Health and Climate Change in Small Island Developing States (SIDS)

The Lancet Countdown: Health and Climate Change in SIDS

The Lancet Countdown: Health and Climate Change in SIDS is tracking the connections between public health and climate change across Small Island Developing States. The Lancet Countdown in SIDS established as a research collaboration in 2022 to monitor health and climate change in the distinct SIDS group that face unique climate change vulnerabilities. Building on the work of the global Lancet Countdown and other regions, it will leverage on the wealth of data and cross disciplinary expertise in SIDS, to develop high-resolution SIDS-specific indicators that explore in further depth aspects of particular relevance to these countries.

About Us

Learn more about the work of the Lancet Countdown: Health and Climate Change in SIDS.


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Event Recordings

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Dr. Georgiana Gordon-Strachan

Dr Georgiana Gordon-Strachan is the Director of the Lancet Countdown Regional Centre for Small Island Developing States. She is also the Director of the Tropical Metabolism Research Unit (TMRU) of the Caribbean Institute for Health Research (CAIHR), which she joined in 2018 as a Senior Lecturer at the Sickle Cell Unit. Dr Gordon-Strachan specialises in epidemiology, health policy, health services research, research methods, and Biostatistics. She holds a PhD in Biochemistry (UWI), an MSc Health Policy Planning and Financing (University of London) and a BSc in Biochemistry and Zoology (UWI). She holds various postgraduate diplomas in Data Analysis, Epidemiology, and Public Policy and Health Economics from the Johns Hopkins University and University of Aberdeen, Scotland. She is the former Director of the Mona Office for Research and Innovation, University of the West Indies, Mona. She has been a project consultant for the World Bank, UNICEF, Pan American Health Organisation (PAHO), United Nations Populations Fund (UNFPA), United Nations Economic Commission for Latin American and the Caribbean (UNECLAC) and regional governments including Jamaica, Belize and Trinidad and Tobago. Dr Gordon-Strachan has been awarded the Mona Campus Principal’s Awards for Research with the greatest Business/Economic Development Impact (2018 and 2009). She is the 2019 recipient of the Vice Chancellor’s Award for Excellence in Research.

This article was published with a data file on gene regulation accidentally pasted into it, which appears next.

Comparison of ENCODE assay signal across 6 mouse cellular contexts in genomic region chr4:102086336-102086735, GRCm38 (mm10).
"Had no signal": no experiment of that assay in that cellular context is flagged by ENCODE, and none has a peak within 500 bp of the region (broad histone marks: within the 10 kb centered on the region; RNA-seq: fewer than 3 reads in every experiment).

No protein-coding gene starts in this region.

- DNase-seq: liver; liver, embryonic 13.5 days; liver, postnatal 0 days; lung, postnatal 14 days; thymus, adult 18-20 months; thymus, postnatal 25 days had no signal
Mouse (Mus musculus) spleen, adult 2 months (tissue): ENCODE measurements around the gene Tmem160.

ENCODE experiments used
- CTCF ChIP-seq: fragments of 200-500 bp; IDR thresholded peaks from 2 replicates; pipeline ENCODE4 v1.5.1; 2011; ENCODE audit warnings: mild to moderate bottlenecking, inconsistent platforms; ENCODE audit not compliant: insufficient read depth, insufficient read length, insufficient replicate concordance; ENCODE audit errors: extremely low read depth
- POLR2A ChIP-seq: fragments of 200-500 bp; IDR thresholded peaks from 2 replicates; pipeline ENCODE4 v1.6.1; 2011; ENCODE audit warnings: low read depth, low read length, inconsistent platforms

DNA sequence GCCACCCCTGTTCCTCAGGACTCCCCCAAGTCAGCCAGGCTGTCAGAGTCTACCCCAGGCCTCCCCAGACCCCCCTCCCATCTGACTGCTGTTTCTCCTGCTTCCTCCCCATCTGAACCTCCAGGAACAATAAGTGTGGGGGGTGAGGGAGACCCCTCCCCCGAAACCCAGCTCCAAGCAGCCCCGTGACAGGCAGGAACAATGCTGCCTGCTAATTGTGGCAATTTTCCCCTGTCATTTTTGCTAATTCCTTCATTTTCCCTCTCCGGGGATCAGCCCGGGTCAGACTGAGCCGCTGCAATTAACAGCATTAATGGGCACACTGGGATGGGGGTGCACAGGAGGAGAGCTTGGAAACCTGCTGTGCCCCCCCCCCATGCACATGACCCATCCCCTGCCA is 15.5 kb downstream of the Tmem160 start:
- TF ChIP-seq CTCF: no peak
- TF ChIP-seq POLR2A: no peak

Ms. Cherie-Ann Small

Cherie-Ann is the Project Manager of the Lancet Countdown Regional Centre for Small Island Developing States and also the Manager of the Caribbean Institute for Health Research (CAIHR). She earned a Diploma in Dietetics/Nutrition at the University of Technology, completed a Bachelor of Science Degree (Hons.) in Management Studies (major) Accounting (major) at the University of the West Indies (Mona) and received a Master of Science Degree in Purchasing and Supply Chain Management from the Robert Gordon University (UK). Cherie-Ann oversees the management of the administrative operations of the Institute (CAIHR) by implementing and reviewing operational policies and procedures with a view to improving the quality, productivity and efficiency of the Institute’s research initiatives, post-graduate training and specified services carried out at its four research Units, one of which is in Barbados and three on the Mona Campus. She is part of CAIHR’s senior management team and collaborates with internal and external stakeholders in the execution of the Institute’s Strategic Plan and has direct responsibility for Budget Planning, Financial Control, Human Resource Management, Grant Administration, Property Management, Procurement and Inventory Management.

Stephanie Parker

Stephanie Parker is a Junior Research Fellow jointly with the Lancet Countdown Regional Centre for Small Island Developing States and the Caribbean Institute for Health Research (CAIHR). She holds a MSc in Marine Geology (Zhejiang University) and a BSc in Geology (The University of the West Indies). She has experience in research on organic marine geochemistry, coastal processes, geoarchaeology, and micropaleontology. Stephanie has consulted on climate vulnerability and risk assessments, spatial analyses, manuscript translations, and grant/proposal writing.

Kimalie Parchment

Kimalie Parchment is a monitoring and evaluation specialist and public health researcher. He has studied animal biology and economics at the University of the West Indies. Prior to working with the Caribbean Institute of Health Research, he has worked on the United States Agency for International Development’s (USAID) Zika African Indoor Residual Spraying Project in Jamaica. During his time with the project, he developed cost efficient data collection tools and monitoring platform to capture and track mosquito related indicator. The electronic data collection methods used were useful during a dengue outbreak in the island as it allows the both the project and the Ministry of Health and Wellness (MOHW) to monitor critical indicators at real time to the community level. The MOHW has since adopted the model for the Environmental Health Unit under his guidance. In addition, he has worked on several articles for peer-reviewed journals based on the improvement of public health systems in Jamaica.